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1694. How Sinful Am I?

The Daily Platform / Bob Jones University
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January 25, 2024 6:00 pm

1694. How Sinful Am I?

The Daily Platform / Bob Jones University

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January 25, 2024 6:00 pm

Bible professor Dr. Brent Cook continues a series about the doctrine of man called “Fearfully and Wonderfully Made.” The scripture passage is from Romans 3:9-18.

The post 1694. How Sinful Am I? appeared first on THE DAILY PLATFORM.

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Welcome to The Daily Platform from Bob Jones University in Greenville, South Carolina. We're continuing a study of the doctrine of man titled, Fearfully and Wonderfully Made. Today's message will be preached by Dr. Brent Cook and Steve Pettit will introduce him.

Well, as we continue our series this semester on fearfully and wonderfully made, the theme of the doctrine of man. We have many of our Bible professors and seminary professors come and speak. And this morning we are honored to have Dr. Brent Cook. He has been teaching here since 2006 when he earned his Ph.D. in church history and God has given him a wonderful breadth of understanding and knowledge in the ability to communicate in such a clear and profound way. Dr. Cook is not only our professor but he is my pastor and I'm so thankful for him. He has loved our family so I've seen the pastoral side of him and I know he loves you as a student.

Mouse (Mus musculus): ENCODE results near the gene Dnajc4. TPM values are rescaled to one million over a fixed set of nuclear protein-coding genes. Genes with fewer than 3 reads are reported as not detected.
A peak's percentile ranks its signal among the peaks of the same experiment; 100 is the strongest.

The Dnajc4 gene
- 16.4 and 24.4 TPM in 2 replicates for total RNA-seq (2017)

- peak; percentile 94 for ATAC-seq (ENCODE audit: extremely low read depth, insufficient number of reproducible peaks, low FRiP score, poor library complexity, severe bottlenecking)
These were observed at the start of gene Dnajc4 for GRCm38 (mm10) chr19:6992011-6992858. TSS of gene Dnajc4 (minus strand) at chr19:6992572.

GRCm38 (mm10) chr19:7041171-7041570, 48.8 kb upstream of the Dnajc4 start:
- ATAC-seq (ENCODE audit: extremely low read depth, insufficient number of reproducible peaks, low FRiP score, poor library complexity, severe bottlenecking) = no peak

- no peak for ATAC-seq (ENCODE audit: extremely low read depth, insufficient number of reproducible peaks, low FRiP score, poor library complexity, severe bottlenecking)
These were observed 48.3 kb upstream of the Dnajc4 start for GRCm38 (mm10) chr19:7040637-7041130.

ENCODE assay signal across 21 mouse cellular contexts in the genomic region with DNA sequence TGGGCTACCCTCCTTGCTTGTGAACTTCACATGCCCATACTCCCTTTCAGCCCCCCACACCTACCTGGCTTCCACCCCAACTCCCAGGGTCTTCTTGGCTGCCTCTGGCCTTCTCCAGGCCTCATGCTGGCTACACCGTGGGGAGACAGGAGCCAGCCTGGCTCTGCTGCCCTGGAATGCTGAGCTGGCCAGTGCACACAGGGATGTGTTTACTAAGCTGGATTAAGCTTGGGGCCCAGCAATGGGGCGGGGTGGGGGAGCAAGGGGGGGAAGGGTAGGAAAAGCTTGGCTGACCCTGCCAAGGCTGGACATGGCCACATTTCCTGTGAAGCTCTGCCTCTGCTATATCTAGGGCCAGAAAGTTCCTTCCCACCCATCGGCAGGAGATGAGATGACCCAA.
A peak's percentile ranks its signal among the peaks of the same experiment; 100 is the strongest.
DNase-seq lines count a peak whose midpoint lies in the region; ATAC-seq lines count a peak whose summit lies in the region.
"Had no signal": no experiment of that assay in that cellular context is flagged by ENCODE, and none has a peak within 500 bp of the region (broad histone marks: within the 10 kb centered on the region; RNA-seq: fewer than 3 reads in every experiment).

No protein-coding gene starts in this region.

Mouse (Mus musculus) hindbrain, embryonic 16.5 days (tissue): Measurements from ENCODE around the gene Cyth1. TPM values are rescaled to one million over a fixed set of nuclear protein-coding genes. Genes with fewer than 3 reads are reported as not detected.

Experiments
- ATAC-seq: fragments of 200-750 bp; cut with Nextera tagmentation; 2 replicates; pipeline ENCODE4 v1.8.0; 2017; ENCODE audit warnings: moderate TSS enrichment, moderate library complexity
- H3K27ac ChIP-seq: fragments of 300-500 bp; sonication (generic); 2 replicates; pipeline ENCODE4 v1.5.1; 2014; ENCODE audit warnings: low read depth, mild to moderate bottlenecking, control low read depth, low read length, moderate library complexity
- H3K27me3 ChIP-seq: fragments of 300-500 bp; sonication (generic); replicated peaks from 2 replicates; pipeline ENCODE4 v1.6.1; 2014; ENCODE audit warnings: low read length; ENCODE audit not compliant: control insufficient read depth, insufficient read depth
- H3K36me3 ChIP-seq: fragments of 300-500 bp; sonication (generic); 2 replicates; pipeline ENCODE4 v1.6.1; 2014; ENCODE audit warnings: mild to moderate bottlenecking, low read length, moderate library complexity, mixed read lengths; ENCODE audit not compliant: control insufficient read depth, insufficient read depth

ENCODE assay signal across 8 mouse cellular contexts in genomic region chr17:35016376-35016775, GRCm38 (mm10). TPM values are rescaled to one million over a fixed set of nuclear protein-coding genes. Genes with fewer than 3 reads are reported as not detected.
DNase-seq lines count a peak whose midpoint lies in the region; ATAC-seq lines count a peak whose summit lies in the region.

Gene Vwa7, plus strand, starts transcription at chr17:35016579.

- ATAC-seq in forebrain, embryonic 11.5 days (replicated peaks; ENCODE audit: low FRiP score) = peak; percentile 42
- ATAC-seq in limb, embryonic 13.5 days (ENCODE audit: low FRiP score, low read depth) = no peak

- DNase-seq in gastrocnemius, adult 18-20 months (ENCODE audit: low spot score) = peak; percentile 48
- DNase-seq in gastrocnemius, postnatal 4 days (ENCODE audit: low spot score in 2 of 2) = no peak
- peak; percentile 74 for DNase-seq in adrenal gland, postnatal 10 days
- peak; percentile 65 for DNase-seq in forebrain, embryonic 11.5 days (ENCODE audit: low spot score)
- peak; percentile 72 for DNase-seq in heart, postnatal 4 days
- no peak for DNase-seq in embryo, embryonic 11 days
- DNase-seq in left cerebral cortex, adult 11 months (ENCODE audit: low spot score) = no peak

So would you please give a warm welcome to Dr. Cook. I'd like for all of us to take just a moment and look at the back of our hands. Would you do that for me? Just stare at the back of your hands. Now would you compare your hands with the hands on the screen? They belong to someone who is older than you but otherwise do you notice anything abnormal about these hands? These are actually a normal pair of human hands.

They could belong to any one of you but whose are they? These are the hands of a man named Adolf Eichmann. Eichmann was a notorious Nazi. He was one of the chief architects of the Jewish Holocaust.